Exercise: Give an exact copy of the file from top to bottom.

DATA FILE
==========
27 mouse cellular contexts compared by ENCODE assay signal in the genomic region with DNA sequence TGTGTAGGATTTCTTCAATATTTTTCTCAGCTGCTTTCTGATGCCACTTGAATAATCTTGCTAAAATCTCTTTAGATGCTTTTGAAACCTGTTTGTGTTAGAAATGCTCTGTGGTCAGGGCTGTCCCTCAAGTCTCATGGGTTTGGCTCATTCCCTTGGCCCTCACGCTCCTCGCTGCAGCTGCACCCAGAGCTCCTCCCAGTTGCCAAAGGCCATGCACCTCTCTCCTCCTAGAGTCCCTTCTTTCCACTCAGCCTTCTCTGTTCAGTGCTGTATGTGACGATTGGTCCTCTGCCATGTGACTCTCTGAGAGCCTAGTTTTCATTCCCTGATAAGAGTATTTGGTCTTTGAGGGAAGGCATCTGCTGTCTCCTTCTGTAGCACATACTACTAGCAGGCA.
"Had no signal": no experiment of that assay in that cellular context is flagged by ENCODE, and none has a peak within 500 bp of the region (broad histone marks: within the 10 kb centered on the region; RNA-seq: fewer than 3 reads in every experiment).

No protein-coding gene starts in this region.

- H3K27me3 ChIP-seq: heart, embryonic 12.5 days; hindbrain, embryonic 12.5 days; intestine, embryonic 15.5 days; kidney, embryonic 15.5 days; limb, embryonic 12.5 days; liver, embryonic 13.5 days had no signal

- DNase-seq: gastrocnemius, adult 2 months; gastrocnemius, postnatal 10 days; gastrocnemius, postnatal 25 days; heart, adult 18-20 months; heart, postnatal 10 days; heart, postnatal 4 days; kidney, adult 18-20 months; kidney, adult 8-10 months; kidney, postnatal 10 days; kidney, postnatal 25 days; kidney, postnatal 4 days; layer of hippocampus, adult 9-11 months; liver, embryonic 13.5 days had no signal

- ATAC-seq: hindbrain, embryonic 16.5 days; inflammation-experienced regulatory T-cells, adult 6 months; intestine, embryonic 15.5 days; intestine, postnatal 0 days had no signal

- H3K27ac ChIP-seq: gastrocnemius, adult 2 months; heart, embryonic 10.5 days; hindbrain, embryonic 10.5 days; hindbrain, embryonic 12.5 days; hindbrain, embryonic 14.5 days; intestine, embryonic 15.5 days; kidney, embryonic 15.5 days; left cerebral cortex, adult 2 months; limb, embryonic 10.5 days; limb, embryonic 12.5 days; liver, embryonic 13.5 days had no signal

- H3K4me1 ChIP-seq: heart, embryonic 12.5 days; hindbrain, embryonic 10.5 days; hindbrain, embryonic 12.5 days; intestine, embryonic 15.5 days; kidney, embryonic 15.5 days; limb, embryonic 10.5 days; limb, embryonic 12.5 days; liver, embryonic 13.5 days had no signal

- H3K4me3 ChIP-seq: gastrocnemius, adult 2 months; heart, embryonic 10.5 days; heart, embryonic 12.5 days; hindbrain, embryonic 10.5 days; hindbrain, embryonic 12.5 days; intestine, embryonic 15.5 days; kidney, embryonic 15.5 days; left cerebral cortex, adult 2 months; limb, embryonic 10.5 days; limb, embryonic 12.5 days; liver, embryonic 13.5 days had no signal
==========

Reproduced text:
27 mouse cellular contexts compared by ENCODE assay signal in the genomic region with DNA sequence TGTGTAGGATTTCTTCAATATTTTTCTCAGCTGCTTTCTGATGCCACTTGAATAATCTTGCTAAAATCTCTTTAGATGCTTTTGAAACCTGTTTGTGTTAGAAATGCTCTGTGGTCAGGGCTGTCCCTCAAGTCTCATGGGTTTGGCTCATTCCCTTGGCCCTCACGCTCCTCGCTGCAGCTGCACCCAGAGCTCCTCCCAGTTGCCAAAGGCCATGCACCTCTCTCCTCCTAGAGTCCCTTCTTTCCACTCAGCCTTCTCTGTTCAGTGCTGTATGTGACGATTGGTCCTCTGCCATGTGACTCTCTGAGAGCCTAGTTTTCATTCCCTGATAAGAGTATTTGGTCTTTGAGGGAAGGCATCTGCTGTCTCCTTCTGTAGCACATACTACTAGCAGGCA.
"Had no signal": no experiment of that assay in that cellular context is flagged by ENCODE, and none has a peak within 500 bp of the region (broad histone marks: within the 10 kb centered on the region; RNA-seq: fewer than 3 reads in every experiment).

No protein-coding gene starts in this region.

- H3K27me3 ChIP-seq: heart, embryonic 12.5 days; hindbrain, embryonic 12.5 days; intestine, embryonic 15.5 days; kidney, embryonic 15.5 days; limb, embryonic 12.5 days; liver, embryonic 13.5 days had no signal

- DNase-seq: gastrocnemius, adult 2 months; gastrocnemius, postnatal 10 days; gastrocnemius, postnatal 25 days; heart, adult 18-20 months; heart, postnatal 10 days; heart, postnatal 4 days; kidney, adult 18-20 months; kidney, adult 8-10 months; kidney, postnatal 10 days; kidney, postnatal 25 days; kidney, postnatal 4 days; layer of hippocampus, adult 9-11 months; liver, embryonic 13.5 days had no signal

- ATAC-seq: hindbrain, embryonic 16.5 days; inflammation-experienced regulatory T-cells, adult 6 months; intestine, embryonic 15.5 days; intestine, postnatal 0 days had no signal

- H3K27ac ChIP-seq: gastrocnemius, adult 2 months; heart, embryonic 10.5 days; hindbrain, embryonic 10.5 days; hindbrain, embryonic 12.5 days; hindbrain, embryonic 14.5 days; intestine, embryonic 15.5 days; kidney, embryonic 15.5 days; left cerebral cortex, adult 2 months; limb, embryonic 10.5 days; limb, embryonic 12.5 days; liver, embryonic 13.5 days had no signal

- H3K4me1 ChIP-seq: heart, embryonic 12.5 days; hindbrain, embryonic 10.5 days; hindbrain, embryonic 12.5 days; intestine, embryonic 15.5 days; kidney, embryonic 15.5 days; limb, embryonic 10.5 days; limb, embryonic 12.5 days; liver, embryonic 13.5 days had no signal

- H3K4me3 ChIP-seq: gastrocnemius, adult 2 months; heart, embryonic 10.5 days; heart, embryonic 12.5 days; hindbrain, embryonic 10.5 days; hindbrain, embryonic 12.5 days; intestine, embryonic 15.5 days; kidney, embryonic 15.5 days; left cerebral cortex, adult 2 months; limb, embryonic 10.5 days; limb, embryonic 12.5 days; liver, embryonic 13.5 days had no signal